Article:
Browsing through the latest copy of Richard Anderson’s marvelous mag, “California Fly Fisher,” I recently spied an advertisement for the 2011 Fly Fishing Show in Pasadena, Calif. (Full disclosure. I’ve written a couple of pieces for him.)
Wow, I thought, what a great place to corral a bunch of stories for this ol’ hungry blog! Especially of interest, two seminars, “Sight Casting to Carp, the Golden Ghost of Southern California,” and “Fly Fishing Warm Water — Bass, Like, Carp.”
Because, as my industrialist daddy used to say, “time is money,” I went to the show’s site, only to find out that it’s a road show, with the next stop in Stockton later this month. But, unfortunately, there was no schedule of what was going on, and when.
So, I procrastinated and found myself asking the ticket lady inside her little portable booth outside the Pasadena Convention Center if, at 3:15 p.m. on a chilly Sunday afternoon, I could get a discount. Fifteen bucks is pretty dear these recessionary days.
Oh, and did I mention that the show closed at 4:30?
“No,” she said bluntly, and even in the dim light reminding of a confessional, I could see she wasn’t going to budge on the budget.
I ask you, isn’t $5 better than nothing?
So … my report on the show is zippo, nada, not a note taken, nor a voice recorded.
I guess that’s the beautiful thing about blogging and not getting paid for it. If you blow it, well, there’s always tomorrow.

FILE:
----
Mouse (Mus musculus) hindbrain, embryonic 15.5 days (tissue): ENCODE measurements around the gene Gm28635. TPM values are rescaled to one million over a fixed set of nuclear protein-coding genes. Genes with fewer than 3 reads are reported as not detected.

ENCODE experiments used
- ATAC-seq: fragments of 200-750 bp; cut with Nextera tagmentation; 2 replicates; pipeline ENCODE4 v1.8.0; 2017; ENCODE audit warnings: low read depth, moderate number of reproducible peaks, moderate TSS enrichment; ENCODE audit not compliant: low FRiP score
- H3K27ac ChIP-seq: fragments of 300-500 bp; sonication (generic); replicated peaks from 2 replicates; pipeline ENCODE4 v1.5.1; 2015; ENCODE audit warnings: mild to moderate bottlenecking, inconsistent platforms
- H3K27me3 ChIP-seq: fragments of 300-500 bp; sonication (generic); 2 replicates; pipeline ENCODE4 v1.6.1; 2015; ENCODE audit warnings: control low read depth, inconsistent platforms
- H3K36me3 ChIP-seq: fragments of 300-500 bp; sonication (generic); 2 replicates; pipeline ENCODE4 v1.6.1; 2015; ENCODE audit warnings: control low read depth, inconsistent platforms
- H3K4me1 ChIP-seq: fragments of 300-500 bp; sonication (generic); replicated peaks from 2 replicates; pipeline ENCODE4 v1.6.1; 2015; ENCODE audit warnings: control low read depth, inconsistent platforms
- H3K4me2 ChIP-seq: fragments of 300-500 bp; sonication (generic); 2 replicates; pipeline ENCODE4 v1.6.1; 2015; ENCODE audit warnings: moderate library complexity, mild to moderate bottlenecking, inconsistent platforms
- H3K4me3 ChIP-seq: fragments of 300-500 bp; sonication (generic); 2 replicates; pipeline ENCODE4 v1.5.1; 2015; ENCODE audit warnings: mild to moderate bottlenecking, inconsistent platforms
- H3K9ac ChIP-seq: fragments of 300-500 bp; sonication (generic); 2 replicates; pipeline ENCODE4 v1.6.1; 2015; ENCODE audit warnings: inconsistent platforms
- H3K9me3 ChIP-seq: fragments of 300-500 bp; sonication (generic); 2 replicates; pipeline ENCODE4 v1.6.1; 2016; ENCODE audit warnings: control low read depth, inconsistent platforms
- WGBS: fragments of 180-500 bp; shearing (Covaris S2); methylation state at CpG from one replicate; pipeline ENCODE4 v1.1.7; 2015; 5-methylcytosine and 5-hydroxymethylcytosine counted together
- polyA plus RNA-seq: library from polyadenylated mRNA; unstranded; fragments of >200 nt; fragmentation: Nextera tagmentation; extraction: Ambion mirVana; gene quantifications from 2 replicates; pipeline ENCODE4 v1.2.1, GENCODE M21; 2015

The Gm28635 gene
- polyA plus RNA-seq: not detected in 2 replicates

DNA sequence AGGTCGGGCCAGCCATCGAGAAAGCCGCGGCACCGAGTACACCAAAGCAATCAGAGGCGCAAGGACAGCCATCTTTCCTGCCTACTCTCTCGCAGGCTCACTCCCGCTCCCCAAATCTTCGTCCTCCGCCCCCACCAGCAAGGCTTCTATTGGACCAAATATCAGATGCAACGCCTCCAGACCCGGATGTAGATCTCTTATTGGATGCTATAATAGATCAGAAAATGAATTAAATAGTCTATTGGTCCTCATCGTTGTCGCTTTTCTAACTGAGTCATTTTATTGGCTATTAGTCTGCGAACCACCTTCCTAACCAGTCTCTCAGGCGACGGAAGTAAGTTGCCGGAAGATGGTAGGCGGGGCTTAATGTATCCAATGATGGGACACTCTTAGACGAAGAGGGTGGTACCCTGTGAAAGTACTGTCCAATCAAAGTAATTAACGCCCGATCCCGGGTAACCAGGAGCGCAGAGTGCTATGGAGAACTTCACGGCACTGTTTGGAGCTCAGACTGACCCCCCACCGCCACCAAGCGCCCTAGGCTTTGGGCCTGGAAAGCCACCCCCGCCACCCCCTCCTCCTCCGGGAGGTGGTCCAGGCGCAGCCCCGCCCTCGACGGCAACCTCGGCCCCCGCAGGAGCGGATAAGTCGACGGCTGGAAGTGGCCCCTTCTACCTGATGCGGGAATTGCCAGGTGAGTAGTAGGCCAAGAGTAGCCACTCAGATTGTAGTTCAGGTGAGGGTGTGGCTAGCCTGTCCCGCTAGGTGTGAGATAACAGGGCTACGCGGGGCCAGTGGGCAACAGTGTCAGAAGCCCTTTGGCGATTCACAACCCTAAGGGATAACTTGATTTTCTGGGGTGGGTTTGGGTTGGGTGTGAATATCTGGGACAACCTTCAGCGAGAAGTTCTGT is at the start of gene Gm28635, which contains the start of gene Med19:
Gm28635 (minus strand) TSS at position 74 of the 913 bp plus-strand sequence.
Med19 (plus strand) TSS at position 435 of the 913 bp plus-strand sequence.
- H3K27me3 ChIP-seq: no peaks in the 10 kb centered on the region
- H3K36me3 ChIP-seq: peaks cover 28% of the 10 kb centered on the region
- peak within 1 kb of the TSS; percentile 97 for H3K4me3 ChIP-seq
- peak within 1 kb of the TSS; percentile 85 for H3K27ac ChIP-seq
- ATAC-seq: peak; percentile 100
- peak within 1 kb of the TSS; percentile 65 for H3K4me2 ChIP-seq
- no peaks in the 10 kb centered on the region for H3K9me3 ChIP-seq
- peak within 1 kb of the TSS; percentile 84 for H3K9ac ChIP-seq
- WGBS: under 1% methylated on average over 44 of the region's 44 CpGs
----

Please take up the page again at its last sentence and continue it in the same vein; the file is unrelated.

One thing I did notice during my time peering in the picture windows and watching a newbie casting demo, the demographic for the show is basically mine — and older. Lots older. When our lot gets to pounding on tables at the bar and other likely spots, we like to opine on the lack of youthfulness in the sport. And by youthfulness, I don’t mean the bad-ass contingent that looks to be refugees from snowboarding. (Don’t get indignant … Anyone for a snowboarding/ice fishing combo?)
Anyway, getting “the youth” involved means getting off our older behinds, going to schools, casting ponds, derbies, whatever, to turn on the truly young to the wonders of nature. Neal Taylor was genius in doing it, and his obit ran today in the Los Angeles Times, paleolithic edition. Four thousand children a year come to Lake Cachuma, near Santa Barbara, and possibly many heard a tale spun by Taylor. Among his more notable students, presidents Carter, Reagan and Eisenhower.
After all, how can you miss with a spiel that begins, “”At Lake Cachuma, we have seeds that walk, spiders that fly, plants that catch fish and trees that predict rain.”
See you on the river, Jim Burns